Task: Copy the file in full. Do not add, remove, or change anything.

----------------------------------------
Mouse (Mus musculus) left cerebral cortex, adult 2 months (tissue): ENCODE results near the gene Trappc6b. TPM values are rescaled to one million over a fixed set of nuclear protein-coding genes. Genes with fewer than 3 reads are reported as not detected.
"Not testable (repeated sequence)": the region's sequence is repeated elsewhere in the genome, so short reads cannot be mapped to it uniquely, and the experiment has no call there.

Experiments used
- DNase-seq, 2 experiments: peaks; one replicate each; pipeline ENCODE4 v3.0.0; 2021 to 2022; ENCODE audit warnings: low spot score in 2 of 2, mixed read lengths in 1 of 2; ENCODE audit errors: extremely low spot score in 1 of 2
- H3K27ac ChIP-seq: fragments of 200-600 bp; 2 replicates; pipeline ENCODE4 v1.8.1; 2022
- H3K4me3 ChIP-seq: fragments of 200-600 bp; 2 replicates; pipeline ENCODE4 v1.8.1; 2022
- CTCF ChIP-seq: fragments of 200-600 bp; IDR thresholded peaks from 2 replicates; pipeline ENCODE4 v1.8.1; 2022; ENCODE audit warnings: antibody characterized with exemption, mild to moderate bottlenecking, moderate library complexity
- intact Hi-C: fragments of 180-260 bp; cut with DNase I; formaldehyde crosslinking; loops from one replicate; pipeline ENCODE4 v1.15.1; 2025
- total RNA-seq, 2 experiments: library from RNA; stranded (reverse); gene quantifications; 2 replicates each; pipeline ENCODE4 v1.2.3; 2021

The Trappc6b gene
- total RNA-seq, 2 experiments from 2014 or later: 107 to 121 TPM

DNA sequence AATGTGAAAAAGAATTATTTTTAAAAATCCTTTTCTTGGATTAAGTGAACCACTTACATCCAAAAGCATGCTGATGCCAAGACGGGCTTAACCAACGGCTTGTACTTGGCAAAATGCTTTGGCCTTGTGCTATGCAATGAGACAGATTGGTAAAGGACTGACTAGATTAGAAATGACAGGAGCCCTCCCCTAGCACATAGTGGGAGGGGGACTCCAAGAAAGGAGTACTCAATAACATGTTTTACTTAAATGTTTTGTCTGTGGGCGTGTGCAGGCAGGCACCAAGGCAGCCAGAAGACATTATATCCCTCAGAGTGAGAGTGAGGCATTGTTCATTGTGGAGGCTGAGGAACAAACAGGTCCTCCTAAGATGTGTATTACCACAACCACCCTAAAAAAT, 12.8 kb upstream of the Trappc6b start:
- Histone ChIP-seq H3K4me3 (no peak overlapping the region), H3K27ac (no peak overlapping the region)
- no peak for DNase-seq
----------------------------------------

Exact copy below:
Mouse (Mus musculus) left cerebral cortex, adult 2 months (tissue): ENCODE results near the gene Trappc6b. TPM values are rescaled to one million over a fixed set of nuclear protein-coding genes. Genes with fewer than 3 reads are reported as not detected.
"Not testable (repeated sequence)": the region's sequence is repeated elsewhere in the genome, so short reads cannot be mapped to it uniquely, and the experiment has no call there.

Experiments used
- DNase-seq, 2 experiments: peaks; one replicate each; pipeline ENCODE4 v3.0.0; 2021 to 2022; ENCODE audit warnings: low spot score in 2 of 2, mixed read lengths in 1 of 2; ENCODE audit errors: extremely low spot score in 1 of 2
- H3K27ac ChIP-seq: fragments of 200-600 bp; 2 replicates; pipeline ENCODE4 v1.8.1; 2022
- H3K4me3 ChIP-seq: fragments of 200-600 bp; 2 replicates; pipeline ENCODE4 v1.8.1; 2022
- CTCF ChIP-seq: fragments of 200-600 bp; IDR thresholded peaks from 2 replicates; pipeline ENCODE4 v1.8.1; 2022; ENCODE audit warnings: antibody characterized with exemption, mild to moderate bottlenecking, moderate library complexity
- intact Hi-C: fragments of 180-260 bp; cut with DNase I; formaldehyde crosslinking; loops from one replicate; pipeline ENCODE4 v1.15.1; 2025
- total RNA-seq, 2 experiments: library from RNA; stranded (reverse); gene quantifications; 2 replicates each; pipeline ENCODE4 v1.2.3; 2021

The Trappc6b gene
- total RNA-seq, 2 experiments from 2014 or later: 107 to 121 TPM

DNA sequence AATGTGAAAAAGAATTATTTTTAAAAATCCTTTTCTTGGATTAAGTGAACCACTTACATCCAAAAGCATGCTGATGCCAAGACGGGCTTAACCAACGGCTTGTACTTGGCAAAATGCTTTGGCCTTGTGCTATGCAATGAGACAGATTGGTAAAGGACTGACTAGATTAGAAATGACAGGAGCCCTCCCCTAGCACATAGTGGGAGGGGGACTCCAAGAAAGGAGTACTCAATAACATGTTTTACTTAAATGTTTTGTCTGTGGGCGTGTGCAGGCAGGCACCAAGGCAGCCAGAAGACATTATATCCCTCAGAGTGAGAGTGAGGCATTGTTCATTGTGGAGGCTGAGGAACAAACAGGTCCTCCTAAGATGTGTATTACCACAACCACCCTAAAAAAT, 12.8 kb upstream of the Trappc6b start:
- Histone ChIP-seq H3K4me3 (no peak overlapping the region), H3K27ac (no peak overlapping the region)
- no peak for DNase-seq